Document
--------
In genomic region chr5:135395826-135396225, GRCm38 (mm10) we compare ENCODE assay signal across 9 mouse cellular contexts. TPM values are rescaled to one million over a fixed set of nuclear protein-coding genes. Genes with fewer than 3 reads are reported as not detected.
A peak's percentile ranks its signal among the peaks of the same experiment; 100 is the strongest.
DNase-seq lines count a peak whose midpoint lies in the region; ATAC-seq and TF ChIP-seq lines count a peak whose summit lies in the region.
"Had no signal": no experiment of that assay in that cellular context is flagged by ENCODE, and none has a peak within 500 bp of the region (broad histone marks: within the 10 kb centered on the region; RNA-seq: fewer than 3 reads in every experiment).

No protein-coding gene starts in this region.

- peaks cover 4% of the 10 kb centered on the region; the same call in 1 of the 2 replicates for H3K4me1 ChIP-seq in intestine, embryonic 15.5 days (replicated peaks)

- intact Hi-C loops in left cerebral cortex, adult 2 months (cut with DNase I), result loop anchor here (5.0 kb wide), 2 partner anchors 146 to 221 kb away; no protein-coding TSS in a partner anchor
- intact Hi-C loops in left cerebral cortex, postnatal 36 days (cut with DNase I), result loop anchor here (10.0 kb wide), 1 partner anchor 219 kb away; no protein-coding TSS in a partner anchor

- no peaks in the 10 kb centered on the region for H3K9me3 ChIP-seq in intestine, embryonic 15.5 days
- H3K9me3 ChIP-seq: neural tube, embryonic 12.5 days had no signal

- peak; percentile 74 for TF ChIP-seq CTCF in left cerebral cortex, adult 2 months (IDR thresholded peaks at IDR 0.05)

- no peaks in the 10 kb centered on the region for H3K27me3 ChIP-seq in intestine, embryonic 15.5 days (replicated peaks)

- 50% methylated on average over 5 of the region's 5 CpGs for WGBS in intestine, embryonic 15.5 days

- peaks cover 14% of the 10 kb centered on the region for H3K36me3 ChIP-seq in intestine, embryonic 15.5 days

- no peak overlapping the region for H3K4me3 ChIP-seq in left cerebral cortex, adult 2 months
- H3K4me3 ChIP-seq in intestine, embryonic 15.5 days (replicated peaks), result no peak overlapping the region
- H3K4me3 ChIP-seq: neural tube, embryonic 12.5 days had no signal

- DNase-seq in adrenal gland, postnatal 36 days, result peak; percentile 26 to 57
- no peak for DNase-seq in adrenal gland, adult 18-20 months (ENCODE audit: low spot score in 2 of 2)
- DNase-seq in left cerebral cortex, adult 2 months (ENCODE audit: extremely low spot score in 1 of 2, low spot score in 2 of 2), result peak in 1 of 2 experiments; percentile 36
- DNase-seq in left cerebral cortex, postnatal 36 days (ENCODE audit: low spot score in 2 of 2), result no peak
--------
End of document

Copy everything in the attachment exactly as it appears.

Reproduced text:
In genomic region chr5:135395826-135396225, GRCm38 (mm10) we compare ENCODE assay signal across 9 mouse cellular contexts. TPM values are rescaled to one million over a fixed set of nuclear protein-coding genes. Genes with fewer than 3 reads are reported as not detected.
A peak's percentile ranks its signal among the peaks of the same experiment; 100 is the strongest.
DNase-seq lines count a peak whose midpoint lies in the region; ATAC-seq and TF ChIP-seq lines count a peak whose summit lies in the region.
"Had no signal": no experiment of that assay in that cellular context is flagged by ENCODE, and none has a peak within 500 bp of the region (broad histone marks: within the 10 kb centered on the region; RNA-seq: fewer than 3 reads in every experiment).

No protein-coding gene starts in this region.

- peaks cover 4% of the 10 kb centered on the region; the same call in 1 of the 2 replicates for H3K4me1 ChIP-seq in intestine, embryonic 15.5 days (replicated peaks)

- intact Hi-C loops in left cerebral cortex, adult 2 months (cut with DNase I), result loop anchor here (5.0 kb wide), 2 partner anchors 146 to 221 kb away; no protein-coding TSS in a partner anchor
- intact Hi-C loops in left cerebral cortex, postnatal 36 days (cut with DNase I), result loop anchor here (10.0 kb wide), 1 partner anchor 219 kb away; no protein-coding TSS in a partner anchor

- no peaks in the 10 kb centered on the region for H3K9me3 ChIP-seq in intestine, embryonic 15.5 days
- H3K9me3 ChIP-seq: neural tube, embryonic 12.5 days had no signal

- peak; percentile 74 for TF ChIP-seq CTCF in left cerebral cortex, adult 2 months (IDR thresholded peaks at IDR 0.05)

- no peaks in the 10 kb centered on the region for H3K27me3 ChIP-seq in intestine, embryonic 15.5 days (replicated peaks)

- 50% methylated on average over 5 of the region's 5 CpGs for WGBS in intestine, embryonic 15.5 days

- peaks cover 14% of the 10 kb centered on the region for H3K36me3 ChIP-seq in intestine, embryonic 15.5 days

- no peak overlapping the region for H3K4me3 ChIP-seq in left cerebral cortex, adult 2 months
- H3K4me3 ChIP-seq in intestine, embryonic 15.5 days (replicated peaks), result no peak overlapping the region
- H3K4me3 ChIP-seq: neural tube, embryonic 12.5 days had no signal

- DNase-seq in adrenal gland, postnatal 36 days, result peak; percentile 26 to 57
- no peak for DNase-seq in adrenal gland, adult 18-20 months (ENCODE audit: low spot score in 2 of 2)
- DNase-seq in left cerebral cortex, adult 2 months (ENCODE audit: extremely low spot score in 1 of 2, low spot score in 2 of 2), result peak in 1 of 2 experiments; percentile 36
- DNase-seq in left cerebral cortex, postnatal 36 days (ENCODE audit: low spot score in 2 of 2), result no peak